It has only been two episodes, but so far Narcos has done a great job in capturing the political and social turmoil at the time in Colombia.
Episode 1 ended with Steve Murphy deciding that it was his duty to fight the drug war by being actually present in Colombia, and in doing so, he ends up moving to Colombia with Connie and their cat, which surprisingly is the main narrative for this episode. Once they arrive at Bogotá, they run into some trouble with customs for not having the proper documentation for the cat, which we, as viewers, don’t know if that’s necessarily true. However, the only thing that is true is that the Murphys are made to wait in order for the Colombian customs to get information on two US Citizens moving to Colombia in the 80s. After many hours, a customs agent shows up, scans Murphy’s passport and tells them that their cat isn’t allowed to leave the airport. The message from this scene is clear: everyone, even customs, have a price and they have sold the information about a US citizen to all drug dealers in the country, including Escobar.
After killing Cucaracha, Escobar bumped up his drug business production to over 10,000 kilos per week and had so much money he knew what to do with it. He started to hide the money in caletas, burying it in the jungle, on the roof, even in his mom’s couch, keeping track of it through his accountant Blackbeard. An option for Escobar to start laundering his money was to give back to the community by building schools, houses, hospitals, soccer fields or just handing money to poor people in Medellín. Thus comes the nickname the Paisa Robin Hood, given by news journalist Valeria Velez (Stephanie Sigman), that in a way, sparks Escobar’s thirst for power and political ambition. After their interview, Escobar sleeps with Valeria and she mentions Tata, Escobar’s wife, this makes Escobar warn her not to ever disrespect Tata.
In this episode, we’re introduced to communist guerrilla rebels M19, led by Iván The Terrible Torres (Aldemar Correa) with the help of Elisa (Ana de la Reguera) and Alejandro (Rafael Cebrían). The group gained popularity after stealing the sword of Simón Bolivar from the Quinta de Bolivar Museum and left a note “Bolivar, your sword returns to the battlefield“. If anything could be said about Ivan, is that he understood the power of symbols. Recognizing that the drug dealers were making too much money, they decided that the best way to get some of it would be by kidnapping the Ochoa brothers’ sister Marta.
On the other hand, we get to know a bit more about Javier Peña (Pedro Pascal) and how he gets his information about drug dealers. Peña slept with Helena (Adria Arjona) a prostitute who would end up going with other girls to provide entertainment for Escobar’s reunion at Las Margaritas hotel with other drug traffickers. As an informant, and even though Peña sleeps with some of them, Peña has a duty to protect her and if she comes back with more information from Las Margaritas, he’ll try to get her a visa to the US. The information about the meeting led Peña to warn colonel Horatio Carrillo (Maurice Compte) from the police to investigate it.
Little did they know, that kidnapping Marta Ochoa would be the catalyst to the creation of the Medellín Cartel. The kidnapping prompted a reunion with the top drug traffickers in the country: Gacha, the Ochoas, Carlos Lehder, Fernando Galeano, and last but not least, Gustavo Gaviria and Pablo Escobar. At this meeting, Pablo brought them all together for the first time and proclaimed himself to be their leader to the group “Death to Kidnappers”. He would be in charge of all the operations, all the other members of the group had to do was cover his costs. In return, he would put an end to all kidnappings and bring Marta back to her family.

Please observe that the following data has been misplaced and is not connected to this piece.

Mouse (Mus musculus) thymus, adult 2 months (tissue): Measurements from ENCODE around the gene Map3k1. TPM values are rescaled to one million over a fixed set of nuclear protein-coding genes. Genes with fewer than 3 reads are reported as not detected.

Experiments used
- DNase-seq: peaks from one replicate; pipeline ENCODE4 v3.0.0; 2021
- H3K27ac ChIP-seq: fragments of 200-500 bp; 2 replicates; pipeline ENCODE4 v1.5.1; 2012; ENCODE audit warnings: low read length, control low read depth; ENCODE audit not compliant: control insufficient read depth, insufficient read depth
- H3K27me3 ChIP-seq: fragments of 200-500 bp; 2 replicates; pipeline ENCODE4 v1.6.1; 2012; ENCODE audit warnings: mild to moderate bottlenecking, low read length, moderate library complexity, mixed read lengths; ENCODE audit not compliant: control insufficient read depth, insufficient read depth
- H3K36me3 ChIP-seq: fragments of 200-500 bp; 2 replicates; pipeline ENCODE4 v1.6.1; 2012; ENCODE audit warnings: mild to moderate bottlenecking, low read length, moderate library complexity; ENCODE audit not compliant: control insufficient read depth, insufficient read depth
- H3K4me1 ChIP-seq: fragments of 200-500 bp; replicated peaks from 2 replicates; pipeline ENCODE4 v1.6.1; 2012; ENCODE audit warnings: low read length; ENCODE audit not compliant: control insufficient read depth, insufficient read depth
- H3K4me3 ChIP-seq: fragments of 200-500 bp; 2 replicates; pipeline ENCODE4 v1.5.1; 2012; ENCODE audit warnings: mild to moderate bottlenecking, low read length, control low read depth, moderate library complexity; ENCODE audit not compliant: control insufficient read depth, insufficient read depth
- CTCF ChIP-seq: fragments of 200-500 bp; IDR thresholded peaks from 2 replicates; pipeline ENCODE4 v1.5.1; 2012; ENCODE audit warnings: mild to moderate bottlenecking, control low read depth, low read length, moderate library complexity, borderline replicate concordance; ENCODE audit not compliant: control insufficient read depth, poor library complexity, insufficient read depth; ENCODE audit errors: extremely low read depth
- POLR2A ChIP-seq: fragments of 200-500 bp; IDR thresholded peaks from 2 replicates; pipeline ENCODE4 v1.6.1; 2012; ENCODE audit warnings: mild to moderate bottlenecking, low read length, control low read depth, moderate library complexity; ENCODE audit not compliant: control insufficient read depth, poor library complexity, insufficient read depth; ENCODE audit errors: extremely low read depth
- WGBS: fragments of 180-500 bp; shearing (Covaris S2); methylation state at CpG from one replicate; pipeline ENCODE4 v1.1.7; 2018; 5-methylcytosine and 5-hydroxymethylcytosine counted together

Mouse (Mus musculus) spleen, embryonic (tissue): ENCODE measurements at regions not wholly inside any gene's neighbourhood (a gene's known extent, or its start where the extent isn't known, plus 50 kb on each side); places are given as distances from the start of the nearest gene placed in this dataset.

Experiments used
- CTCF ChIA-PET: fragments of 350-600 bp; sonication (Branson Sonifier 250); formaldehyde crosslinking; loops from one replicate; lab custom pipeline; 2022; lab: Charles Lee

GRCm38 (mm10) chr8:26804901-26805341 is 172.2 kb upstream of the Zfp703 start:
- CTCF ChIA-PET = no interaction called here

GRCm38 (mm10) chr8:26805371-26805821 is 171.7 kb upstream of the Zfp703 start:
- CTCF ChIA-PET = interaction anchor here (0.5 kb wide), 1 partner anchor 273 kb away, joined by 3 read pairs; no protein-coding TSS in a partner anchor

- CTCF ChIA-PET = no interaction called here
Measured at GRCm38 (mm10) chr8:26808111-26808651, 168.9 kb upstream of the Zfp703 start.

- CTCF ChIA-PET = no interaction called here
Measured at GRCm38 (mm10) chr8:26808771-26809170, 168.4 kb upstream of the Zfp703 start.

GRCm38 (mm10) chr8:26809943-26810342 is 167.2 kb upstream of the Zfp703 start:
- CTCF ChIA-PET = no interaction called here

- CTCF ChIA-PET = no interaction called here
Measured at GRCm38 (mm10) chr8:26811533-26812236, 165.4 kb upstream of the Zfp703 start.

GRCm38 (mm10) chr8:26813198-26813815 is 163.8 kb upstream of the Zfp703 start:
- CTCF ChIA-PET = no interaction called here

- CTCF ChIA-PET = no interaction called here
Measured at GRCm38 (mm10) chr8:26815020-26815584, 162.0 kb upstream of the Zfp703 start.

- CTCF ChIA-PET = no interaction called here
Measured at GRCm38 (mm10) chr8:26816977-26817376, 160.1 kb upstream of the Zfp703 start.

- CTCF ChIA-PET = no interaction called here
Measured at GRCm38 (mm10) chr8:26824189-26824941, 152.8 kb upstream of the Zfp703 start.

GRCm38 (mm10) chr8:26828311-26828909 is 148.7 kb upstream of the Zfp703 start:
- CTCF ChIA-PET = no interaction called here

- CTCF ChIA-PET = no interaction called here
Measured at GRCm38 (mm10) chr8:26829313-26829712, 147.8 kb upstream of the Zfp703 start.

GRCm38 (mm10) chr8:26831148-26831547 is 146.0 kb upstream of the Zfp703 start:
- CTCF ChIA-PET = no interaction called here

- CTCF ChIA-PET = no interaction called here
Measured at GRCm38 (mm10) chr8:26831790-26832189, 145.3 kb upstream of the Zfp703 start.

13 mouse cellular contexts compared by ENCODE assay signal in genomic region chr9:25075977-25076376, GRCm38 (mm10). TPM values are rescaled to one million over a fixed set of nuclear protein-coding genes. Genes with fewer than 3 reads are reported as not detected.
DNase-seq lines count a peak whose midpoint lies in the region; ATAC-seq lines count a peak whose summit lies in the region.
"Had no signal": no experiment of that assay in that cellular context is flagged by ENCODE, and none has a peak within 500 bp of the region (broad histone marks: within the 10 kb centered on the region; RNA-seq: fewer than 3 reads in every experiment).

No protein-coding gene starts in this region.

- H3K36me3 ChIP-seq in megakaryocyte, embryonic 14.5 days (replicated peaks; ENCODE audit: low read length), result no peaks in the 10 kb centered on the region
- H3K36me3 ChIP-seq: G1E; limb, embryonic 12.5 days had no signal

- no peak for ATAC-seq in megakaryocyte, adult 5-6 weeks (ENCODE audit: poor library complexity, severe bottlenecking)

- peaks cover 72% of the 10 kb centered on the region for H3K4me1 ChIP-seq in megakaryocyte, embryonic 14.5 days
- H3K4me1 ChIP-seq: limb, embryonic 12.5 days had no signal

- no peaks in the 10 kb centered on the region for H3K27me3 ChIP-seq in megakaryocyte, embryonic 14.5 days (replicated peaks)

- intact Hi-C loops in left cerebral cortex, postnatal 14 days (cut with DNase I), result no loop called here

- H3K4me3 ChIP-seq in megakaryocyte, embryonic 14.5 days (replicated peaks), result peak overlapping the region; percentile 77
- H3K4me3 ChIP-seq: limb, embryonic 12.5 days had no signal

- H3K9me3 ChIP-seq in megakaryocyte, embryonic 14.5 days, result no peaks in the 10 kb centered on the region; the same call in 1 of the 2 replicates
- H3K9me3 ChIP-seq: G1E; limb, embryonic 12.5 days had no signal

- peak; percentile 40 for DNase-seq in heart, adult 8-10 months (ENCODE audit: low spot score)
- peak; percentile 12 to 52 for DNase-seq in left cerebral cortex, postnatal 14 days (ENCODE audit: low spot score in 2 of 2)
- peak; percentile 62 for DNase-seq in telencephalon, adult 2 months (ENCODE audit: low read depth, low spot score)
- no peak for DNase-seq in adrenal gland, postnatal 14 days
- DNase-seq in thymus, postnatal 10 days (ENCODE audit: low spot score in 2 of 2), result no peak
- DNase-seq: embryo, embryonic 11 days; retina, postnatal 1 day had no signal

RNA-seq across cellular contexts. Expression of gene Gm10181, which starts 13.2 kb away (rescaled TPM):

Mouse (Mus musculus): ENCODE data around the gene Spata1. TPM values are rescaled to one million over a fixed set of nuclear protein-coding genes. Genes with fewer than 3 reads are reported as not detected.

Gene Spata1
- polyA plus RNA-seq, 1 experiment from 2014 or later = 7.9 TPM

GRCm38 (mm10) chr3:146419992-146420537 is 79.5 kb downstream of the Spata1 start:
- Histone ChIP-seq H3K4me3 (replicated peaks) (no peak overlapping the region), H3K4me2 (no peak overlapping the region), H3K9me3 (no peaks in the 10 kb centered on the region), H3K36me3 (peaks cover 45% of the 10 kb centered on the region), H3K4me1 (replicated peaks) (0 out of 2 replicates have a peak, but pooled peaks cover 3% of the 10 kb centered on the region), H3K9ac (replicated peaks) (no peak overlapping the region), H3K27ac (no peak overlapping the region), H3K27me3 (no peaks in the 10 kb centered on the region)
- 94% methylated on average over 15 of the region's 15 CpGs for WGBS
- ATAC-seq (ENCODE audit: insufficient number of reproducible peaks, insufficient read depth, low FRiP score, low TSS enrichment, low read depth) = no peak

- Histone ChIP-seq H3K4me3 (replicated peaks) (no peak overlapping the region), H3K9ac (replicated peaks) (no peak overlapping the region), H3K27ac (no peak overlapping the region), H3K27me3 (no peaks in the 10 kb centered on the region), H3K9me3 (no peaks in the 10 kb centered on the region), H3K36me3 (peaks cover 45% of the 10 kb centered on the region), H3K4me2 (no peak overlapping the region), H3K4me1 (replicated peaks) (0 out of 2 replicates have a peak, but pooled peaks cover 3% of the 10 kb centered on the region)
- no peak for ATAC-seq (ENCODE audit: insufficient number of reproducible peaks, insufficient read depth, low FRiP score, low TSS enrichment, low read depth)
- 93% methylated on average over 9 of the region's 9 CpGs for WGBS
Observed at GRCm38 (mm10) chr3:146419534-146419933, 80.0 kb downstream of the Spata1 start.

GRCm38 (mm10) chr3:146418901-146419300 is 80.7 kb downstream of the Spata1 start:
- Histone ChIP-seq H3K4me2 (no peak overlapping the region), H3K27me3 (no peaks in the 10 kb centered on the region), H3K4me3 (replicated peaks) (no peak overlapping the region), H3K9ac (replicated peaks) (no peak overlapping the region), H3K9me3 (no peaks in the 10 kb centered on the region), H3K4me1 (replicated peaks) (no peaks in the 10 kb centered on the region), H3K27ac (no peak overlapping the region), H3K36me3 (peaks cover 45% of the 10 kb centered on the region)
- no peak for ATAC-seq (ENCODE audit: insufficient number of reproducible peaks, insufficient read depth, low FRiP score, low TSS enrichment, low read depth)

After the meeting is over, Helena is with Gacha and softly asks him while giving him a massage, what did they talk about at the meeting that made him so tense. Gacha notices that her question is uncalled for, and is aware that she’s an informant. In an act of revenge, Gacha has her men rape Helena. In the meantime, Helena doesn’t show up to her and Peña’s meeting spot which alerts Peña that something must have gone wrong. With the help of the local police, Peña finds a sicario to give them information of where they took her. Ultimately, Peña finds Helena and worries about her mental state. Even though her character is short-lived in the overall Narcos story, this scene gives us an insight on Peña and how he cares about the safety of his informants, which we will explore more in following episodes.
Moreover, Escobar sticks true to his Death to Kidnappers promise by killing rebels and taking pictures of their bodies to send a message to M19 and soon enough, Marta Ochoa was released. This event caused Ivan The Terrible to surrender himself to Escobar, and in doing so he offered Simón Bolivar’s sword to him. Instead of killing him, which would have been the Escobar thing to do, he lets him live knowing that having a group of rebels could come in handy at some point.
Back to the Murphys, they are getting used to life in Colombia, only to arrive home one day and notice that it was broken into but nothing was robbed, instead, it’s their dead cat hung from the ceiling. Talk about sending a message.
‘The Sword of Simón Bolivar’ is all about symbols and sending messages. From the cat warning Murphy that he was being watched, Peña caring about his informants’ safety, to Escobar being this evil man with good intentions to help the poor, the man that sleeps with other women but doesn’t let them disrespect his wife. The man that accepted Bolivar’s sword because he believed he would one day too liberate Colombia, Episode 2 gives us the creation of the Medellín Cartel and a sneak peek of Escobar’s vision.